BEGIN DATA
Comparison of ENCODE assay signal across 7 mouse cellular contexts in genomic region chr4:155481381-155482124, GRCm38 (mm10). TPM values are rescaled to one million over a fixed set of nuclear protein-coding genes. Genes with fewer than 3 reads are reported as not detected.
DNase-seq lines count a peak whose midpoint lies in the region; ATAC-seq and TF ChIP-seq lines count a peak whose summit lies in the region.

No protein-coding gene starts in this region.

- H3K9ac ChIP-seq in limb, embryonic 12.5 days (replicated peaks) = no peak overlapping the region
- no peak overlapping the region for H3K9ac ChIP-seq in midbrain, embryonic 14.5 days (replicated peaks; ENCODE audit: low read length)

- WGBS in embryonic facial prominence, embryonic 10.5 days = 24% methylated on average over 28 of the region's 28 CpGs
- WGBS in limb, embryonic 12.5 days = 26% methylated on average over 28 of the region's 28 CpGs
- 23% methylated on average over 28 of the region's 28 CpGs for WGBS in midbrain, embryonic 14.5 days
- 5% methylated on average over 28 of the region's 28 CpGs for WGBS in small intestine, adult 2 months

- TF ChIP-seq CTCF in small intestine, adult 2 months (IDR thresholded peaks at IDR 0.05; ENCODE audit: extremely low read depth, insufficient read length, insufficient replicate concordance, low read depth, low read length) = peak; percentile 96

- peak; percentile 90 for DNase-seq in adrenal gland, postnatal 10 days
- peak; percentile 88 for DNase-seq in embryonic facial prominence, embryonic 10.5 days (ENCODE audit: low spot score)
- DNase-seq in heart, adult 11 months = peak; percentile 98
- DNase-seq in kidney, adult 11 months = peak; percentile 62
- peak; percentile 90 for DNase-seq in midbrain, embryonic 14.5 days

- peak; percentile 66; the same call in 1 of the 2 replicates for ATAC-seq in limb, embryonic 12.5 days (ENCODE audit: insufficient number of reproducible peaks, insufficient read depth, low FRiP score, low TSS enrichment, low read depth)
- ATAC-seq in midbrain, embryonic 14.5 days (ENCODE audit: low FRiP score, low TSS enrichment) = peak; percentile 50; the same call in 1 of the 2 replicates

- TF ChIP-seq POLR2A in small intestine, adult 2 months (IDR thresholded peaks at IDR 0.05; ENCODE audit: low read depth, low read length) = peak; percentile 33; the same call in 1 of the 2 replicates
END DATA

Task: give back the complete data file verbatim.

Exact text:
Comparison of ENCODE assay signal across 7 mouse cellular contexts in genomic region chr4:155481381-155482124, GRCm38 (mm10). TPM values are rescaled to one million over a fixed set of nuclear protein-coding genes. Genes with fewer than 3 reads are reported as not detected.
DNase-seq lines count a peak whose midpoint lies in the region; ATAC-seq and TF ChIP-seq lines count a peak whose summit lies in the region.

No protein-coding gene starts in this region.

- H3K9ac ChIP-seq in limb, embryonic 12.5 days (replicated peaks) = no peak overlapping the region
- no peak overlapping the region for H3K9ac ChIP-seq in midbrain, embryonic 14.5 days (replicated peaks; ENCODE audit: low read length)

- WGBS in embryonic facial prominence, embryonic 10.5 days = 24% methylated on average over 28 of the region's 28 CpGs
- WGBS in limb, embryonic 12.5 days = 26% methylated on average over 28 of the region's 28 CpGs
- 23% methylated on average over 28 of the region's 28 CpGs for WGBS in midbrain, embryonic 14.5 days
- 5% methylated on average over 28 of the region's 28 CpGs for WGBS in small intestine, adult 2 months

- TF ChIP-seq CTCF in small intestine, adult 2 months (IDR thresholded peaks at IDR 0.05; ENCODE audit: extremely low read depth, insufficient read length, insufficient replicate concordance, low read depth, low read length) = peak; percentile 96

- peak; percentile 90 for DNase-seq in adrenal gland, postnatal 10 days
- peak; percentile 88 for DNase-seq in embryonic facial prominence, embryonic 10.5 days (ENCODE audit: low spot score)
- DNase-seq in heart, adult 11 months = peak; percentile 98
- DNase-seq in kidney, adult 11 months = peak; percentile 62
- peak; percentile 90 for DNase-seq in midbrain, embryonic 14.5 days

- peak; percentile 66; the same call in 1 of the 2 replicates for ATAC-seq in limb, embryonic 12.5 days (ENCODE audit: insufficient number of reproducible peaks, insufficient read depth, low FRiP score, low TSS enrichment, low read depth)
- ATAC-seq in midbrain, embryonic 14.5 days (ENCODE audit: low FRiP score, low TSS enrichment) = peak; percentile 50; the same call in 1 of the 2 replicates

- TF ChIP-seq POLR2A in small intestine, adult 2 months (IDR thresholded peaks at IDR 0.05; ENCODE audit: low read depth, low read length) = peak; percentile 33; the same call in 1 of the 2 replicates